The biggest mistakes in workout routines - part 2

The first part of this article spoke of the most common errors associated with poor connections of muscle groups in the split training. I also described the effect of setting oneself on only one selected group of muscle (for example the chest). Here are more frequently encountered errors in training routines with varying degrees of sophistication.

You should definitely read:

8 biggest mistakes of beginners

Error no. 4: "bad order of exercises for specific muscle groups"

The body functions as a whole, so a split training, which tries to break this rule, does not always work. For the same reason FBW training system for many people would be ineffective. Thanks to research we know that training and its layout affects the performance and mass. The issue was described here: is a sequence of muscle groups important? For example: pull-ups performed as the last exercise produce mediocre results in terms of both quality and quantity. In one experiment the greatest effect on reducing performance during pull-ups had prior rowing (barbell and on a machine) and bicep curls.

Read part 1:

When it comes to dynamic exercises such as jerk, snatch, push press, box jumps, long jump, medicine ball throw, clap push-ups, jump squats, high pulls - should always be performed first and... no doubt they influence your further training!

One of the biggest mistakes often made by beginners is trying to connect for example: push press (or other dynamic exercise) with pull ups or barbell squats. The source of such ideas lies in CrossFit training performed usually by professional sportsmen. You don't stand a chance to realise a similar plan. Your body will quickly refuse to cooperate, you will enter your organism into a state of acute oxygen debt, your heart rate will reach vertiginour 180-200 beats. As a consequence, you will probably be unable to perform properly any exercise. Leave similar experiments to the advanced. In hypertrophy-oriented solutions such routines make little sense. When building the strength it is advisable to extend your break to 3 to 5 minutes, so this would also be a a bad training method.

Try to toss the barbell with heavily tired shoulders, triceps and front and back of the thigh or back rectifiers; try to box jump after dozens of barbell squats... It won't work. On the one hand, it's about mechanical fatigue, depletion of glycogen, microtrauma, on the other, there is a decrease in coordination and speed: static exercises affect the nervous system, motor neurons, recruitment of individual fibers. After such a huge portion of the behind the neck push press you may come to the conclusion that you do not have the strength or inclination to bench press or pull-up, not to mention arms training.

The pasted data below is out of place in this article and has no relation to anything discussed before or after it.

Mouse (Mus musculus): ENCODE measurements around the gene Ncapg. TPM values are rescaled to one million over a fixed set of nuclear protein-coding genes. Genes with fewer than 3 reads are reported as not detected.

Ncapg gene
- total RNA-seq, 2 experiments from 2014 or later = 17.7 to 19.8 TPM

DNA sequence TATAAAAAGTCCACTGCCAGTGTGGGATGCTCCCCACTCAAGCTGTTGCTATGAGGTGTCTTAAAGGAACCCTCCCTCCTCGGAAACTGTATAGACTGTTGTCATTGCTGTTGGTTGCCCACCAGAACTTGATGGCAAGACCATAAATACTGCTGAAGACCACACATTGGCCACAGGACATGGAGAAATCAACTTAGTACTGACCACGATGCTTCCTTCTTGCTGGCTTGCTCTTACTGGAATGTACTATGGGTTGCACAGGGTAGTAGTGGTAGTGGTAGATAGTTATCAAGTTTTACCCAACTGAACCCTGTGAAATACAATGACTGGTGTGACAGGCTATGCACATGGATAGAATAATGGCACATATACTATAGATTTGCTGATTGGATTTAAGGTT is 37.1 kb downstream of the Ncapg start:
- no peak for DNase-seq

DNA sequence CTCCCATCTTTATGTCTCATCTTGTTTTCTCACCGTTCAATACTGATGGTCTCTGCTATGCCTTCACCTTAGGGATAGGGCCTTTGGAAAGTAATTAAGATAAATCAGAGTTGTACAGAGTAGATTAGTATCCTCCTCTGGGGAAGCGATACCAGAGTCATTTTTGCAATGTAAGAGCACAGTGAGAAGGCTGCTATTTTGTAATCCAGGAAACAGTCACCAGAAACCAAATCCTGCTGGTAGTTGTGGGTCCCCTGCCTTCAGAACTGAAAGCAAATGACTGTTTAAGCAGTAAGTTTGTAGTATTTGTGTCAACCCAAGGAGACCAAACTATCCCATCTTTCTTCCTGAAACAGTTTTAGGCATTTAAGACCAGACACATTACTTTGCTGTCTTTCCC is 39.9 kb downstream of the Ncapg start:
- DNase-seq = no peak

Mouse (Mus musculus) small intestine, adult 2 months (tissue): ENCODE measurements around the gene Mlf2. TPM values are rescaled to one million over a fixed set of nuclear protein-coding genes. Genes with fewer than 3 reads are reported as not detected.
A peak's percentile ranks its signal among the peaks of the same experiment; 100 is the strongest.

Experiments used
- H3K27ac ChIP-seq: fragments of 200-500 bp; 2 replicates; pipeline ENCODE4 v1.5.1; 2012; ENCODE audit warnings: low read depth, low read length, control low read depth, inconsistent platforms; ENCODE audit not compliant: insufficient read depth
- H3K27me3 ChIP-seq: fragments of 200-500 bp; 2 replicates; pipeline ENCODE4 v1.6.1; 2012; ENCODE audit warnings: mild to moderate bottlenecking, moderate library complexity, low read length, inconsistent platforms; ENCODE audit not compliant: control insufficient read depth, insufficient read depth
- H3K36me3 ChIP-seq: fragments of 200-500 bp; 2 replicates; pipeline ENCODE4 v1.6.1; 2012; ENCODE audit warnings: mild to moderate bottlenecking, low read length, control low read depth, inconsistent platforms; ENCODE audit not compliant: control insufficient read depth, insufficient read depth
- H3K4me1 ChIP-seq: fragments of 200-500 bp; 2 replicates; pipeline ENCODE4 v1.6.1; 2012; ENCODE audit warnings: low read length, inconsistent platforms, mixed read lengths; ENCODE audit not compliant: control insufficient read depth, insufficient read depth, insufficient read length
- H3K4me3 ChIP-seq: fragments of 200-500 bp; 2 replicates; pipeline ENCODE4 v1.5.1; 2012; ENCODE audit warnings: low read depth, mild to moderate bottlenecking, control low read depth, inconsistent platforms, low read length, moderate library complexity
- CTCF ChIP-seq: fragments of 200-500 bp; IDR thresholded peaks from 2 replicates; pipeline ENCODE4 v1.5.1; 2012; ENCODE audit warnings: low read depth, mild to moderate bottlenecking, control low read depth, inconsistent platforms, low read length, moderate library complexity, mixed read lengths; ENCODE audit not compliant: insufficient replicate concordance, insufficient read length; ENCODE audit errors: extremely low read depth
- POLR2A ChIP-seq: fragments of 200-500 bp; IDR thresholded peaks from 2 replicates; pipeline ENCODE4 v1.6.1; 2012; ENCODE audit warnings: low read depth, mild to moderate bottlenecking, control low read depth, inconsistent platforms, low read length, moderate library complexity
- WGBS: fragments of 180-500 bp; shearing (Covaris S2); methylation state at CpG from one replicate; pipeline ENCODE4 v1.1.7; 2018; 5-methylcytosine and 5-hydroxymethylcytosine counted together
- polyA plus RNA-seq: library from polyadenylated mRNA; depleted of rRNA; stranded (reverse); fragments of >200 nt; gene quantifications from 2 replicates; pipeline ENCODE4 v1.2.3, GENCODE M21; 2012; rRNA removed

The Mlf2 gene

• If arms (biceps, triceps) are your priority, placing them at the end of your training is a bad idea; both the FBW system and push-pull or upper/lower body routines somewhat force a similar arrangement; the ideal solution may be a separate session on a separate day devoted only to shoulders (ie. before the interval); NOTE: Similar experiments are reserved for people with at least intermediate level of experience; if you have a short record of training experience, search for reasons of no effects in the growth of mass and strength in your biceps and triceps in poor selection of exercises and techniques,
  • If you have a problem with the chest growth, the solution may initial fatigue of triceps and shoulders. The latter muscle groups may play a major role in the bench press. Next thing you should do is to give up on barbells and a horizontal bench (for many people this setting minimizes the work of pectoral muscles for the shoulder and triceps). Try head down bench press or incline bench press with dumbbells, various types of flies and wide grip dips,
  • If you want to include dynamic exercises in your routine, do them first,
  • If the dynamic exercises are not your priority, just one per session session will do, performed lightly: snatch or power clean (beginners do 2-5 repetitions in 2-3 sets, advanced 5 sets x 1-5 reps),
  • In a combined series and super-series do not mix exercises that involve half of the body's musculature: for instance squats and lunges or push press and deadlift, intensifying methods work best on small muscle groups, especially when done on training machines,
  • Do not combine dynamic exercises: this is the solution for professionals,
  • If you want to train your legs well, do not treat them with neglect. Set a separate day only on the thighs, buttocks and calves.
  • If you do deadlift as the first exercise in your routine, it may impact everything you do later on. In particular: dynamic exercises, barbell rowing, squats, lunges, box jumps and so on.